The Black Dragon: Music from the Time of Vlad Dracula, the title of Canconier’s Sunday evening concert at St. Alban’s Church in Albany, may strike some readers as being less about the richness and diversity in sounds from 15th- century Eastern and Central Europe and the Balkans than as a vague memory of Bela Lugosi intoning, to the accompaniment of a wolf howling, “Children of the Night! What music they make!”
And maybe it’s a little bit of both that the virtuosic medieval music quartet has in mind, as Canconier co-founder and multi-instrumentalist Tim Rayborn explained with humor and erudition, speaking both about the historical figure every vampire story’s been grandfathered on, and the extraordinary array of music they’ve come up with to celebrate Vlad the Impaler.
“Vlad achieved a horrible reputation as being a human monster in his own lifetime,” Rayborn said, “but was seen by the Hungarian court and the Holy See as a shining example of a Christian crusader against the Turks. He’s still considered a national hero in Rumania. The legends come in part from German propaganda of the time, the Germans and Austrians being political enemies of Hungary. We’ll bookend the concert with selections from a poem of the 1460s, ‘The Study of a Bloodthirsty Madman,’ a propaganda piece, the first account we know of Vlad from outside Eastern Europe, set to contemporary German music—a technique of the period, ‘counterfacting,’ setting a new poem to existing music. Part of it will be narrated in English, so the audience can revel in the lurid details.”
He continued: “But we’ll also play Guillaume Dufay’s ‘Lamentation for the Fall
of Constantinople’—Guillaume, Franco-Flemish by birth, was the most important French composer of the first half of the 15th century—plus Byzantine court music, Ottoman classical music, Italian and German dances, Balkan and Moldavian folk songs and an example of Orthodox chant-ing still sung in the Greek tradition. The only thing we don’t include is Romany, music of the gypsy people—whom we know Vlad persecuted!—but for whom there’s no documented music before the 18th-19th centuries ... All this—‘Music of Vlad’s World,’—for a Wallachian nobleman, whose own brother had embraced Islam and served the Sultan, a convert to Catholicism from Orthodoxy to persuade the Papacy and Hungary to outfit his brief return to power, before being killed in battle—who didn’t employ a musician as far as we know!”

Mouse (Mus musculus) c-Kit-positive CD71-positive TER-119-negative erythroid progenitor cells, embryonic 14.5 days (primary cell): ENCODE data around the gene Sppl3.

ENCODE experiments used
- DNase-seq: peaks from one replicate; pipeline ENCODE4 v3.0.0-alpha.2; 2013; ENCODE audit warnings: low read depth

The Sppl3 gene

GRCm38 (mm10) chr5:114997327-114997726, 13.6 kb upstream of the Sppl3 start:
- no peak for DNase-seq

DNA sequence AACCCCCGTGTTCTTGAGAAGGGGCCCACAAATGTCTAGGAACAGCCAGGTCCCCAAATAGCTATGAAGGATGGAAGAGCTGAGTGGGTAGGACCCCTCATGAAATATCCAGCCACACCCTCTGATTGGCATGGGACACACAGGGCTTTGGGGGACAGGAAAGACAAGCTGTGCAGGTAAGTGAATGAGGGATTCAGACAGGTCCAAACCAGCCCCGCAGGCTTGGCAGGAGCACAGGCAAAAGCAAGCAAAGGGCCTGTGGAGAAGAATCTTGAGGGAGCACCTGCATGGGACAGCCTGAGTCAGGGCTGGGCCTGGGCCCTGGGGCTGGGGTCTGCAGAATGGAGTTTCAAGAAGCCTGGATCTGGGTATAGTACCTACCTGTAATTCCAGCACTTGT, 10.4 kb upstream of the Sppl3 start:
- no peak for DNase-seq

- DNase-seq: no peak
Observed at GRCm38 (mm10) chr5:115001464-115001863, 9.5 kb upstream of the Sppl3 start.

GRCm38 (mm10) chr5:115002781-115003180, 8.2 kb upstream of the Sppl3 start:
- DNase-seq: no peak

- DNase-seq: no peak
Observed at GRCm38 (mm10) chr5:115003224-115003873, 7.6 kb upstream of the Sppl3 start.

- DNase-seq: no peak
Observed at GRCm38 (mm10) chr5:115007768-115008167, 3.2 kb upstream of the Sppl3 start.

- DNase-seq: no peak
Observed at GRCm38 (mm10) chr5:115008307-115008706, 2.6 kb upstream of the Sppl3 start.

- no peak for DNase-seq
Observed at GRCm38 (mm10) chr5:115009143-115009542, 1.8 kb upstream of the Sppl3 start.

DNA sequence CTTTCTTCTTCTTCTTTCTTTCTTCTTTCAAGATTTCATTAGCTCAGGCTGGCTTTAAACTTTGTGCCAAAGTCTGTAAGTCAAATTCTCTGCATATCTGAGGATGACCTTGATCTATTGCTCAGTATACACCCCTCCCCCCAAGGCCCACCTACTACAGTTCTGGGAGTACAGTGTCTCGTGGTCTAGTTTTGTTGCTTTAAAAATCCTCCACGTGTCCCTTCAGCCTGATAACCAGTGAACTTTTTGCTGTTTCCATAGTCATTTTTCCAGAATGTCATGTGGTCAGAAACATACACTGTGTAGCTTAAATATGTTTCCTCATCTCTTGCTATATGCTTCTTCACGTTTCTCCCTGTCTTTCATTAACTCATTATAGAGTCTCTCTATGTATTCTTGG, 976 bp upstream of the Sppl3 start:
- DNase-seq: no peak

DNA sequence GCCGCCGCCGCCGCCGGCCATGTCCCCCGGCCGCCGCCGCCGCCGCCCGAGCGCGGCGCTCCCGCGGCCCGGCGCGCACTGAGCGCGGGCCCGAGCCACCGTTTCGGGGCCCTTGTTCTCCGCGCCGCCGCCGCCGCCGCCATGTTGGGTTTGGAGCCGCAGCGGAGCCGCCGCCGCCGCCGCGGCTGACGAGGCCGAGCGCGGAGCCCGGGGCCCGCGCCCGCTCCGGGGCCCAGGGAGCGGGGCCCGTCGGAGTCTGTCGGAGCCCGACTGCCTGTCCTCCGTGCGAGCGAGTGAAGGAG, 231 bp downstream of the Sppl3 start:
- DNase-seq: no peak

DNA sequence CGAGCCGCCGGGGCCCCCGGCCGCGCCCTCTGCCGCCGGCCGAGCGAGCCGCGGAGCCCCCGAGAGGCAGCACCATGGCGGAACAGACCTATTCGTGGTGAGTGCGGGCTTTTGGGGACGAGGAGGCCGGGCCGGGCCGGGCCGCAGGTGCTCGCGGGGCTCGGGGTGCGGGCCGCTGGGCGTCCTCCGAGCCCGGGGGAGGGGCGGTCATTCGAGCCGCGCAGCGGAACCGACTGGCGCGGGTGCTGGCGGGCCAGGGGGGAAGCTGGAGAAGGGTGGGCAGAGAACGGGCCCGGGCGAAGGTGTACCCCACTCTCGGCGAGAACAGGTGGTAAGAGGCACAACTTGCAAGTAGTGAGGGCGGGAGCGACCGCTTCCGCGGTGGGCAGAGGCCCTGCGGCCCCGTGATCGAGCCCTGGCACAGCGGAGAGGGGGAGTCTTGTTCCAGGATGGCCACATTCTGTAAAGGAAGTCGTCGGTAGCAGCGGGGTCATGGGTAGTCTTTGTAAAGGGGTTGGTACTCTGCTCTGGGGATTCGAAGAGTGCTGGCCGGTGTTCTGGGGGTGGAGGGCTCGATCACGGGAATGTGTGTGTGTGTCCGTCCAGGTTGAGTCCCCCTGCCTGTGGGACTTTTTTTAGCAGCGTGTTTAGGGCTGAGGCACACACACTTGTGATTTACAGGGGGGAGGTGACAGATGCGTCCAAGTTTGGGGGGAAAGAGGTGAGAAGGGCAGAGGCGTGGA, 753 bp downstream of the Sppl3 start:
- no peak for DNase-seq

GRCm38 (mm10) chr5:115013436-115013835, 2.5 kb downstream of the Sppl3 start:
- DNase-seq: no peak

The “Black Dragon” of the concert title refers to the crusading order Vlad’s father belonged to, “Dracula” meaning “son of the Dracul,” the dragon. One of the historical figures whose work is represented in Canconier’s show was also a member of the Dracul and may have known Vlad’s father.
Rayborn spoke of the “great fun” Canconier had rehearsing the “diverse material, in many different styles of instrumentation and voice-instrument combinations” for the concert, which will feature “over a dozen different instruments, crazy ones most people haven’t seen, like the citole, a kind of medieval guitar; a medieval bell tree, just arrived from Germany—and a tromba marina, ‘trumpet marine,’ a long tube with a single string. There’re 15th-century portraits of angels playing it, the cylinder played with a bow, a movable wooden bridge—a buzzy, drone-y sound like a hurdy-gurdy, but if the player knows how to work the overtones by touching the string, does sound like a trumpet! It went the way of the Dodo.”
Canconier was founded by Rayborn and recorder virtuoso Annette Bauer, who first met in 2003, forming the “early music kind of super-group” in the summer of 2008 after “jamming a little, to see what would happen—and it was musical love at first sight.” The other members are singer Phoebe Jertovic and bowed strings player Shira Kammen, though the ensemble remains flexible as duo or quartet.
Canconier’s name is from Occitan for “songbook”—chansonnier in northern France—a collection of songs both secular and sacred, so “a modern medieval songbook.”
The group is medieval ensemble-in-residence at Music Sources, The Center for Historically Informed Performances, in Berkeley. Our concerts aren’t just concerts,” Rayborn said. “We like to talk about the music, during and afterwards, and have fun, with humor—and lots of bad jokes!”
Rayborn, who joked about the “depressing themes” of the ensemble’s premiere concert, entitled “A Time of Wars, Plague and Death,” also mentioned a more visual—and perhaps culinary—tribute to the grisly memory of Vlad, who impaled thousands of Turks in the path of the Sultan’s invading army, “a cork board, with gummy bears impaled on toothpicks,” a belated treat—or trick—or maybe just the strangest altar for Dia de los Muertos, dedicated to the memory of a Wallachian torturer.
THE BLACK DRAGON: MUSIC FROM THE TIME OF VLAD DRACULA
7 p.m. Sunday, Nov. 15,
St. Alban’s Church, 1501 Washington St. (off Solano Ave.), Albany.
at Music Sources, 528-1685.